Re: [TLS] Fwd: Summary of today's discussion on server-side signing

Hugo Krawczyk <hugo@ee.technion.ac.il> Sat, 01 August 2015 00:57 UTC

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From: Hugo Krawczyk <hugo@ee.technion.ac.il>
Date: Fri, 31 Jul 2015 17:56:46 -0700
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To: Sean Turner <turners@ieca.com>
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Subject: Re: [TLS] Fwd: Summary of today's discussion on server-side signing
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I am ok with whatever the WG decides, particularly when the reasons are
non-cryptographic but rather based on implementation considerations.

Still, for the record, I'd like to correct the statement "
​
KnownConfiguration is only useful with 0-RTT.
​"​.

KnownConfiguration could be used with 1-RTT even if the client does not
send early application data in the first flight.
This would have allowed to save a signature also in the 1-RTT case whenever
the client has cached a KnownConfiguration.
Saving a signature is a major performance benefit with RSA signatures (are
they really going away soon?) but is a benefit also with ECDSA as it avoids
the need to send a certificate chain (shortening the handshake) and the
need to verify these certificates. ECDSA also has a cost for the client.

Lastly, the protocol would be secure without the signature (in the case the
client uses a known configuration), a property that enables the use of the
protocol with offline signatures (to-be-specified).

Hugo

On Mon, Jul 27, 2015 at 7:26 AM, Sean Turner <turners@ieca.com> wrote:

> All,
>
> I asked ekr to write a brief summary of the server-side signing issue.
> The summary provided matches the WG consensus as judged by the chairs.
> Please let us know if you object to the way forward by August 3rd.
>
> J&S
>
> Begin forwarded message:
>
> > From: Eric Rescorla <ekr@rtfm.com>
> > Subject: Summary of today's discussion on server-side signing
> > Date: July 22, 2015 at 08:52:31 EDT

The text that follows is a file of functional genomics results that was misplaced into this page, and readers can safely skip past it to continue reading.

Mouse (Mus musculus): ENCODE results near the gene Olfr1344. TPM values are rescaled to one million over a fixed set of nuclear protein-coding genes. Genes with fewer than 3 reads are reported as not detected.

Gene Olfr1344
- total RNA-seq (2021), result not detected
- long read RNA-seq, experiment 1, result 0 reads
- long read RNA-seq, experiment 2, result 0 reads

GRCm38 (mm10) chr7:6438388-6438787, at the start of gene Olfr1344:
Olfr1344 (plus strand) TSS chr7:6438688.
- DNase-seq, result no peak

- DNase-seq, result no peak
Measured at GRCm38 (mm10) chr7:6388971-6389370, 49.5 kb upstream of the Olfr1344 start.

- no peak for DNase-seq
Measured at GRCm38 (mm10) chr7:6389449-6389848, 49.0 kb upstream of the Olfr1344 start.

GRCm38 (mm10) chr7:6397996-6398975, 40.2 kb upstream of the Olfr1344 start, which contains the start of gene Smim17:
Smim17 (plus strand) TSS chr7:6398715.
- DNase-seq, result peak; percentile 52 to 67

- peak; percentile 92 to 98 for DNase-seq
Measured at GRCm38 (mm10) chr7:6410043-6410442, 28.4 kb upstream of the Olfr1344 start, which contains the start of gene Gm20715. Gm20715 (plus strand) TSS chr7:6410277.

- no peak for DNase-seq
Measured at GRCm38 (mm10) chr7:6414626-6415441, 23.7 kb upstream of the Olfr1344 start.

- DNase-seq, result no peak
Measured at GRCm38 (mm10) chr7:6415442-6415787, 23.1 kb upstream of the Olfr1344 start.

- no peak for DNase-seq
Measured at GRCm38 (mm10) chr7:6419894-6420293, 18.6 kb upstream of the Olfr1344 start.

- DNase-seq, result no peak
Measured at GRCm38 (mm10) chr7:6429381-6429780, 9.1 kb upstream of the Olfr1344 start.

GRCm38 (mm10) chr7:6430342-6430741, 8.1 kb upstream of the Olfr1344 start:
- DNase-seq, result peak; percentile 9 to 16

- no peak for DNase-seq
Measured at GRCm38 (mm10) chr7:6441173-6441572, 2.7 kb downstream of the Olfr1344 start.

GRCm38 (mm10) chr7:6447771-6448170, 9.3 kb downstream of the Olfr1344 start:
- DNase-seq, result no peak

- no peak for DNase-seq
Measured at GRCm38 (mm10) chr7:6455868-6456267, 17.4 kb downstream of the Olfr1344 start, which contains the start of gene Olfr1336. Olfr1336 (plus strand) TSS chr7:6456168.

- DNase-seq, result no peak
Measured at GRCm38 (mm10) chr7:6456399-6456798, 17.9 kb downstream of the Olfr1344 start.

> > To: Sean Turner <turners@ieca.com>
> >
> > Sean,
> >
> > Here's a summary of today's discussion on signing and KnownConfiguration.
> >
> > SUMMARY
> > The WG agreed that the server must sign whenever certificate
> authentication
> > is used (even if the KnownConfiguration is used).
> >
> >
> > BACKGROUND
> > The current draft requires the server to send a
> Certificate/CertificateVerify
> > whenever either:
> >
> > (a) The KnownConfiguration option is not in use.
> > (b) The server sends a ServerConfiguration
> >
> > but it does not need to sign if the KnownConfiguration option is in
> > use but no new ServerConfiguration is provided.  Several people (most
> > recently Martin Thomson) have suggested that it would be simpler to
> > just require the server to sign any time certificate-based
> > authentication is in use. The penalty for this is an extra sign/verify,
> > as shown in the following table:
> >
> > Scenario                           Client                   Server
> > ------------------------------------------------------------------
> > 1-RTT                  1 (EC)DHE + Verify         1 (EC)DHE + Sign
> >
> > 0-RTT (current,                 2 (EC)DHE                2 (EC)DHE
> >   no new config)
> >
> > 0-RTT (current,        2 (EC)DHE + Verify         2 (EC)DHE + Sign
> >   new config)
> >
> > 0-RTT (proposed)       2 (EC)DHE + Verify         2 (EC)DHE + Sign
> >
> >
> > So, the performance difference here is between line 2 and line 4,
> > since whenever you provide a new config (line 3) you have to sign
> > anyway. The benefit is that it makes the server side of the handshake
> > essentially identical in both 0-RTT and 1-RTT, which is nice from an
> > implementation and analysis perspective.
> >
> >
> > SUMMARY OF WG DISCUSSION
> > During the WG discussion today, there was rough consensus to adopt
> > this change (i.e., always sign). A number of arguments were advanced
> > in favor of this change.
> >
> > (1) It's significantly simpler for implementors and (at least informal)
> >     analysis. A side benefit is being able to merge the extension
> >     logic for 0-RTT and KnownConfiguration, since
> ​​
> KnownConfiguration
> >     is only useful with 0-RTT.
> >
> > (2) It extends the properties we were shooting for with online-only
> >     signatures and requiring that the server always sign
> ServerConfiguration,
> >     namely continuous proof of access to the signing key.
> >
> > (3) The performance cost of an extra ECDSA signature is small and
> >     shrinking fast (per Ian Swett channelling Adam Langley), and
> >     people who care about speed will cut over to ECDSA (certs are
> >     readily available).
> >
> > (4) You can still do 0-RTT with PSK resumption, which is computationally
> >     much faster.
> >
> > On balance the WG seemed to feel that these were more compelling than
> > the performance value of the optimization.
> >
> > There was also a recognition that signature amortization was valuable,
> > but the consensus was that instead of doing this here, it would be
> > better to adopt Hugo's suggeston from a while back to have a
> > certificate extension that allowed offline signatures. This allows
> > both amortization *and* delegation, while not constituting a threat
> > to existing TLS 1.2 implementations. We agreed that this could be
> > worked in in parallel but shouldn't hold up TLS 1.3.
> >
> > Per WG guidance, I'll be preparing a draft PR for this.
> >
> > -Ekr
> >
> >
> >
> >
> >
> >
> >
> >
> >
> >
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> >
> >
>
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